Through its own fumbling incompetence, the NFL has another PR nightmare on its hands.
Late last week, Josh Brown’s journals,Â which detailed serial domestic abuse with his now ex-wife Molly Brown,Â were released by the King’s County Sheriff’s Office. The 165 pages represented a specter of new developments for the New York Giants and the NFL.
If you’ll recall, the league suspended Brown for the opening game of the 2016 season â while Tom Brady was suspended for the first quarter of the season for his, ahem, role in deflating (or not deflating) footballs.
After Brown’s journals hit the public, he was placed on the Commissioner’s Exempt ListÂ and missed the Week 7 contest in London against the Rams. What a cozy lifeÂ to live.Â Brown still receives his paycheck while being shielded by theÂ list and while the League of Integrity and the Giants figure out what to do with him.
The League and the Giants say they did their due diligence on Brown before handing down the one-game suspension. The commissioner even pointed the finger at the sheriff’s officeÂ for withholding the information in the journals.Â Keep in mind that a first-time offense for violating the NFL’s personal conduct policy is six games.
Giants owner John Mara âÂ of the family considered to be NFL royalty âÂ showed a callous, insensitive tone-deaf attitudeÂ to the Brown situation, perhaps as a way to deflect blame: “(Josh) admitted to us he’d abused his wife in the past. What’s a little unclear is the extent of that.”
You didn’t think to ask for more details, John?
If I run a business and one of my potential employees has a history of admitted domestic abuse and violence, I’m going to do as much background-checking and detail-digging as possible.
This isn’t a kicker who failed to pay parking tickets. He abused his wifeÂ to the point where he was âGodâ and she was his “slave.â His words in the journal, not mine.
The fumbling of the punishment reeks of corporate cronyism. Mara and Goodell are close.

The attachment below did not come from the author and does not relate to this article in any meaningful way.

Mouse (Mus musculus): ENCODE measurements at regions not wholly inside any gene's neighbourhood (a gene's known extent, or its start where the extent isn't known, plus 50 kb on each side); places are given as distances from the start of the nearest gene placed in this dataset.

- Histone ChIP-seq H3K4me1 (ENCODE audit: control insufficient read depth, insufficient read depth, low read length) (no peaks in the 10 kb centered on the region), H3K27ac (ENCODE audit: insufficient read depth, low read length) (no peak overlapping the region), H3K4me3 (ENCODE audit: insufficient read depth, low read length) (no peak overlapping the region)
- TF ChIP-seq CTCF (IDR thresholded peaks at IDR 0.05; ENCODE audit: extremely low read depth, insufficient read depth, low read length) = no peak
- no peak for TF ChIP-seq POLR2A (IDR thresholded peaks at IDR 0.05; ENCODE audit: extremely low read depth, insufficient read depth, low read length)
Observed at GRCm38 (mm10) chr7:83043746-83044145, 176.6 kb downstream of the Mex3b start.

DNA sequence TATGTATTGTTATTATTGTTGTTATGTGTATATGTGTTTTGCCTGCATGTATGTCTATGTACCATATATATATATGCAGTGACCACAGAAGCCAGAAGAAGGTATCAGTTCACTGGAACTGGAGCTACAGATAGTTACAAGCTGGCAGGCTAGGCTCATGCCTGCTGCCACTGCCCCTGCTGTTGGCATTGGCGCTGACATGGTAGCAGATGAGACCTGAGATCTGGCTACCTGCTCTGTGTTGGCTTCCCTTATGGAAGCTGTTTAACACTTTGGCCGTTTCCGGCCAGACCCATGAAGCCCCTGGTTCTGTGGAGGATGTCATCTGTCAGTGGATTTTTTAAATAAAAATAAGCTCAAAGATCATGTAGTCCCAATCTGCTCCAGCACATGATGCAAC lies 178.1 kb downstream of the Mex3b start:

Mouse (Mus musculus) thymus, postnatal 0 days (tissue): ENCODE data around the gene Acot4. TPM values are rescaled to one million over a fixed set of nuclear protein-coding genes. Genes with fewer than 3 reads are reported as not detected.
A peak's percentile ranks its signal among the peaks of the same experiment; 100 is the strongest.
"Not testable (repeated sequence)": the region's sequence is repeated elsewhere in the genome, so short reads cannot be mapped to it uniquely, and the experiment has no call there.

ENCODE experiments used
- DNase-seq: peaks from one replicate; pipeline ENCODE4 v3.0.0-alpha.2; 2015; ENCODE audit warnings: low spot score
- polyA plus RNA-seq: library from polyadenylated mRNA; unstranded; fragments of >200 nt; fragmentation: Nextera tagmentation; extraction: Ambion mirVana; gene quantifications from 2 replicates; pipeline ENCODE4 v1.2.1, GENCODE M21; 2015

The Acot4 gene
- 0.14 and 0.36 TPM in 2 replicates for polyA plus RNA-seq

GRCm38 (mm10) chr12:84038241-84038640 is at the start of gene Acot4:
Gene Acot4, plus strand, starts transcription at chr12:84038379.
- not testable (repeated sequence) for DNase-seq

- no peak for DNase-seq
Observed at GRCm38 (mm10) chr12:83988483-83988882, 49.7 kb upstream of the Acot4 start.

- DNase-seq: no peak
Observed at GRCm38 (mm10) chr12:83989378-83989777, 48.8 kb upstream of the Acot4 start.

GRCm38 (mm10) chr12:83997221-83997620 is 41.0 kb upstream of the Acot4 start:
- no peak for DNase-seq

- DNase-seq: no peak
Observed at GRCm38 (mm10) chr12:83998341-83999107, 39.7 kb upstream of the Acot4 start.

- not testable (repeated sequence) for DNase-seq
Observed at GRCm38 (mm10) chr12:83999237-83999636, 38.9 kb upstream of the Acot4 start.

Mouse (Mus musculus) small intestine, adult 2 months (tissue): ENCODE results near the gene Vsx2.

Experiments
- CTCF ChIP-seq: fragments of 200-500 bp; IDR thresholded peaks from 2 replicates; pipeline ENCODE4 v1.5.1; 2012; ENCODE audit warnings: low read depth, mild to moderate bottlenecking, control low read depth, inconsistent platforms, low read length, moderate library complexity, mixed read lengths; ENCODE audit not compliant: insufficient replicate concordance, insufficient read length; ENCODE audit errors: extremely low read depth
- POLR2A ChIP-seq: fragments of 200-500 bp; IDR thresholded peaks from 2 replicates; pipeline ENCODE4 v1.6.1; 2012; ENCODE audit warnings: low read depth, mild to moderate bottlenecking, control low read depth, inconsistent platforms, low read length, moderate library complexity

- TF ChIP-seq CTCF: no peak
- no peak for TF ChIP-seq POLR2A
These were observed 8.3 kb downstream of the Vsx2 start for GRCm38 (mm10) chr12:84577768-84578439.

In the wake of Brown’s journals hitting the public, various players in the league have voiced their displeasureÂ in how this has been botched. Some owners have anonymously voiced their disapproval, as well.
It’s time for an owner or a high-ranking executive to come forward. The commissioner works for the owners, not the other way around. Show some semblance of a spine and stop hiding in anonymity.
I won’t hold my breath, though.
To expect an NFL owner to violate a âtrust”Â that lines his pockets is naive, some may say asinine. This is the same group of people that sided with Jerry Jones (employed Greg Hardy) and Stan Kroenke to remove the Rams from St. Louis and place them in Los Angeles.
It’s the same group of people who have bloated each other’s pockets and are able to look the other way in times of PR trouble. Plausible deniability has been the money-play for decades.
If I’m wrong, I’d like to see the proof from just one of these billionaires.
“I understand the public’s misunderstanding of those things and how that can be difficult for them to understand how we get to those positions,â Goodell said. âBut those are things that we have to do. I think it’s a lot deeper and a lot more complicated than it appears.”
Translation: âBlah-blahBlah-blahBlah-blahBlah-DEFLECTION-blahBlah-blahBlah-blah-PLAUSIBLE DENIABILITY-Blah-blahBlah-blahBlah-blah-SHERIFF’SOFFICE-Blah-blahBlah-blahBlah-FANSARESTUPIDblahBlah-blah-Blah-TOUCHDOWNGOODELL-Blah-blahBlah-blahBlah.â
You couldn’t script a more incompetent, insensitive, tone-deaf mentality put forth by the commissioner and the league of owners. The players don’t trust the league. The fans don’t trust the league. Some in the media don’tÂ trust the league.
Maybe that’s part of the reason why TV ratings are down.
Pat Imig is a featured host of âWe Are Live!â on 590 The Fan in St. Louis. He’s still in disbelief at how soulless some of these NFL executives act. Tweet him @patrickimig or Email him: firstname.lastname@example.org.
Updated at 12:20 p.m. ET